At least 12 workers killed in attack; Sri-Lanka on the edge of full-scale civil war

At least 12 workers - all from the country's ethnic Sinhalese majority - were killed in the attack, the latest in a series of assaults that have threatened to revive a full-scale civil war between the minority ethnic Tamils and the government, the AP reports. 

"It was about 6:30 in the evening when the attackers came," said area police leader Saman Perera, citing information from one of the workers, W.P.P. Vijayabandara, who managed to escape.

Vijayabandara said he pretended to be dead, then walked through the night and reported the massacre to police Tuesday morning.

Some of the bodies were shot through the chest and abdomen as well, he said.

The remaining worker's identity was not immediately clear, and it was not known where he was or if he had survived Monday night's attack in the eastern hamlet of Omadiamadu.

In the capital, Colombo, the army and the government blamed the attack on Tamil Tiger rebels, who denied involvement.

The Tigers - formally called the Liberation Tigers of Tamil Eelam, or LTTE - have been fighting since 1983 for a separate Tamil homeland, claiming discrimination by the Sinhalese. At least 65,000 people died before a cease-fire in 2002.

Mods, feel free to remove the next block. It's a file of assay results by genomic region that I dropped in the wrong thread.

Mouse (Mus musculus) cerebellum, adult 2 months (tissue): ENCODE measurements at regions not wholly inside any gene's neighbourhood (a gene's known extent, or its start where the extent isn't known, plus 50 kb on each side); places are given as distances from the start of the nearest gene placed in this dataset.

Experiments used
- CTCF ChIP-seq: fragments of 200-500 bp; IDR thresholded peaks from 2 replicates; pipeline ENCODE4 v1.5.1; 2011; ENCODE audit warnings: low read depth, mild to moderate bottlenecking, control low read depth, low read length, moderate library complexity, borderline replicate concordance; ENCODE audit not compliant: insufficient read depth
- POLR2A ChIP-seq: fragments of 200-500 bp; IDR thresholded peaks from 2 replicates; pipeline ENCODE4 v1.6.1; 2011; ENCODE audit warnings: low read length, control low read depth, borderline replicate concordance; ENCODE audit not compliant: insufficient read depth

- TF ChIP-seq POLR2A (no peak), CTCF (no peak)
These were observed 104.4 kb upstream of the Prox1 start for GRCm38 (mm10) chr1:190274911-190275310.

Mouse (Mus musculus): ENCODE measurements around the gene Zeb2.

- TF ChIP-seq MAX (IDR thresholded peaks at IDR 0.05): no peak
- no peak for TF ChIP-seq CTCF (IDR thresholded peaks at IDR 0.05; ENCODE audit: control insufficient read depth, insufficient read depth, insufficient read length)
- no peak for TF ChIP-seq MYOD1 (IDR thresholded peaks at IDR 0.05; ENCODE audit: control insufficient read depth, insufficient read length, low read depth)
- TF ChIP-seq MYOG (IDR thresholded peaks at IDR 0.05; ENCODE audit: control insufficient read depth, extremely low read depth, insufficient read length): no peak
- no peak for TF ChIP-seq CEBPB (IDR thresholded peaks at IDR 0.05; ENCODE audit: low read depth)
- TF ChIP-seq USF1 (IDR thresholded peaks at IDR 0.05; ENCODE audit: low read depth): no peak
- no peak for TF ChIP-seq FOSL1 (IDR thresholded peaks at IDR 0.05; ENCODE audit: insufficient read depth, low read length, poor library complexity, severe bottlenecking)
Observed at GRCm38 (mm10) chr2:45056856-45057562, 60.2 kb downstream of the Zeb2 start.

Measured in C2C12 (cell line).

But subsequent peace talks have faltered and burgeoning violence in recent months threatens to plunge the island nation off southern India back into full-scale civil war.

The government and rebels blame each other for the renewed attacks, which have claimed more than 360 lives since April. Each side denies responsibility.

The killings at Omadiamadu are "part of a sinister plot by the LTTE to provoke a backlash so that they can justify their demand for separation," said government spokesman Keheliya Rambukwella in Colombo.

The government had been paying the 14 workers to dig an irrigation canal at Omadiamadu, which is surrounded by jungles and lies near Tiger-held territory, the AP reports

Norwegian peace envoys have been struggling to persuade the government and rebels to return to peace talks suspended since 2003.

In February, the two sides held talks in Geneva on how to strengthen the cease-fire, but a second round was canceled over various disagreements. On Saturday, the rebels agreed to discuss cease-fire monitoring with the Sri Lankan government in Norway June 8-9.

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